There are, however, essentially no reins on the Web -- few means of control and direction. That is good, but vitiates the idea that the Web's chaos of entertainment, solipsism and occasional intellectual seriousness and civic engagement is anything like a "digital democracy."

In other words: "This is good, BUT IT ISN'T, and now I'm going to use a bunch of big words to say as much in a longer way."

Time's issue includes an unenthralled essay by NBC's Brian Williams, who believes that raptures over the Web's egalitarianism arise from the same impulse that causes today's youth soccer programs to award trophies -- "bedrooms full" -- to any kid who shows up: "The danger just might be that we miss the next great book or the next great idea, or that we will fail to meet the next great challenge ... because we are too busy celebrating ourselves and listening to the same tune we already know by heart."

Yeah, that coming from BRIAN WILLIAMS. His ego is singlehandedly responsible for keeping the moon in orbit. I'm going to edit his quote to show what he REALLY meant: "The danger just might be that we miss the next great book written by me or my next great idea, or that we will fail to meet the next great challenge, like tuning in to NBC news ... because we are too busy celebrating ourselves, rather than me, and listening to the same tune we already know by heart, rather than noticing me"

What's perplexing is, after quoting Brian Williams, George Will basically admits Williams is a dolt, which begs the question: What the hell is George Will's point?

The fact that Stengel included Williams' essay proves that Stengel's Time has what 99.9 percent of the Web's content lacks: seriousness.

There you go, ladies and gentlemen! The Web lacks seriousness! There's a lack of seriousness on the Web! A Dick in a Box isnt' serious enough for George Will! People shouldn't have a Web presence unless they're serious. You know, like George Will, who's very serious.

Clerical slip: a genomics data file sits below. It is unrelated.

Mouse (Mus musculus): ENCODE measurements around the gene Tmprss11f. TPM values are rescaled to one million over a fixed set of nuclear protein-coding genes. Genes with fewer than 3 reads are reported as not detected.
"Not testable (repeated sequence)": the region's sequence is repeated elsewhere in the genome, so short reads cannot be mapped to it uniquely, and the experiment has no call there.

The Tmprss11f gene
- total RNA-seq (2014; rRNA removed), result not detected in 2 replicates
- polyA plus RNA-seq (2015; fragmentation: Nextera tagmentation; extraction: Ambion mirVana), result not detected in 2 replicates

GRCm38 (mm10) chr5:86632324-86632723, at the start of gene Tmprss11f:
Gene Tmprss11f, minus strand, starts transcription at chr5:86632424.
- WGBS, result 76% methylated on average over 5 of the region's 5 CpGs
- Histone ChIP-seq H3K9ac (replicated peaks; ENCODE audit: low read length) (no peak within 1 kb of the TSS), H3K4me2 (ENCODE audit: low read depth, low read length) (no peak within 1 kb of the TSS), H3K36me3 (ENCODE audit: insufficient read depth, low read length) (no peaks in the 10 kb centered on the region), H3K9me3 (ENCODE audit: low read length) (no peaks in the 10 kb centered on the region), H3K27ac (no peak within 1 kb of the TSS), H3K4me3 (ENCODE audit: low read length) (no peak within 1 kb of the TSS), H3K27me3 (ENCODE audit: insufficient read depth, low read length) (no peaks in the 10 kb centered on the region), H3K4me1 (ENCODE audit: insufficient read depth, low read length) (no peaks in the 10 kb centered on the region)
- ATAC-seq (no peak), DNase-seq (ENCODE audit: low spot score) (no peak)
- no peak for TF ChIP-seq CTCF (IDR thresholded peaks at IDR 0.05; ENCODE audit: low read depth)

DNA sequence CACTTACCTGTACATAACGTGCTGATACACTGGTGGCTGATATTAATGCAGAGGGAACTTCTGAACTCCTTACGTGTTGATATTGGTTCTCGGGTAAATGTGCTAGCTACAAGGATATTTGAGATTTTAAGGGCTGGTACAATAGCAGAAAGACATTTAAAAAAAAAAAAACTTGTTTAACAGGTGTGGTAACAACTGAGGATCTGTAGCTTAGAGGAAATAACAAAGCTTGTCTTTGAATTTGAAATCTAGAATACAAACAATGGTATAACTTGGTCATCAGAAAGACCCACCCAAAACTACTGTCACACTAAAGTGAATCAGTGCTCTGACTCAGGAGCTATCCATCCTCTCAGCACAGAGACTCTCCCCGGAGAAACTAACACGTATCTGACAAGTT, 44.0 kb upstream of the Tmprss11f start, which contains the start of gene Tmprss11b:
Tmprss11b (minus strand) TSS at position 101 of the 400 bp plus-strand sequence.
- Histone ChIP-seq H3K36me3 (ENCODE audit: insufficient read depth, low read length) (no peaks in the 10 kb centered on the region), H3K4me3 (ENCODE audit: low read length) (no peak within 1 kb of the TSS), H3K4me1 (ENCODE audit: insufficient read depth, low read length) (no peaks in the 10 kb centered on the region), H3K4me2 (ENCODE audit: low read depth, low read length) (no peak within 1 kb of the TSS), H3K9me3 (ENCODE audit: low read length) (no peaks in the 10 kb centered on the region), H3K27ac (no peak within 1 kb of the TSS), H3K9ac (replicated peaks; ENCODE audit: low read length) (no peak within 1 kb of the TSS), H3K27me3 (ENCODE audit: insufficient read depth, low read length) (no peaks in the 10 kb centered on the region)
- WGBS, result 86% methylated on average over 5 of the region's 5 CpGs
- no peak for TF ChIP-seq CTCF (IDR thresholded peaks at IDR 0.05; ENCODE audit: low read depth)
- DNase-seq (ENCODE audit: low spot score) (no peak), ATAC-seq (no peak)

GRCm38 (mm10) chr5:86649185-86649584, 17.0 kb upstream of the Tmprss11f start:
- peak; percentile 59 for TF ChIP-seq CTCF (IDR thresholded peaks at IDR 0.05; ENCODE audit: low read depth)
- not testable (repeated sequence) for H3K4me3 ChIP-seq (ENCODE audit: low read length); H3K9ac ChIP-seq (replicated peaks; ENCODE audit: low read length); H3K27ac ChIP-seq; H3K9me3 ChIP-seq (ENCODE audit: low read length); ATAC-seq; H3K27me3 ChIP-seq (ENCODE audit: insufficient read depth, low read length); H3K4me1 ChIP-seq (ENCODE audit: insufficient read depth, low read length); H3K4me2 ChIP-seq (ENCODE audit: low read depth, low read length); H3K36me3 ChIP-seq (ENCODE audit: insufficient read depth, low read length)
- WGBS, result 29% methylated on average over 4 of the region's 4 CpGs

George F. Will's column is distributed by the Washington Post Writers Group.

George Will can seriously eat a cock. I'm serious.

Posted by Ryan at December 21, 2006 11:59 AM | TrackBack

George Will doesn't think the internet should be used by unserious people to express their amateur opinions about things best left to paid professionals like George Will. What business do these people with day-jobs and teeny-tiny vocabularies have competing with George Will for valuable pundit-space? The internet is a series of tubes, and right now those tubes are clogged with videos of people's kittens being uploaded to YouTube.

George Will thinks the tubes should be kept flowing and free of such cultural detritus. The better to use it for its true purpose: Downloading plumper porn into George Will's vast personal collection.

Posted by: flamingbanjo at December 21, 2006 03:00 PM

You did a far better job boiling his column down than I could, Flaming. Jeez, I'm almost envious.


Posted by: Ryan at December 21, 2006 03:27 PM

As an historically enthusiastic fellatrix, it's disheartening the way guys sling the ultimate smackdown to other guys in the form of my favorite snackfood.

Is there no other way you can figuratively get George Will on his knees than to make it seem all dirty? Honestly, it's enough to turn a madhatter het lesbianarian.

Posted by: kg at December 21, 2006 03:48 PM

i'm surprised you didn't just post an acceptance speech. i'm still working on mine.


Posted by: amy.leblanc at December 21, 2006 03:52 PM

Who reads Time? I don't. Now, if Wired was going to say I was the person of the year, I might give a damn but Time? Nah. And George Will, the guy who looks like he's trying to shit all the time? Is he the new Andy "Grumpy Old Man" Rooney?

How many more open ended questions can I ask?

I bet George leaves apology notes in people's bathrooms when he takes a stinky shit, he's that proper.

Posted by: Erik at December 21, 2006 11:07 PM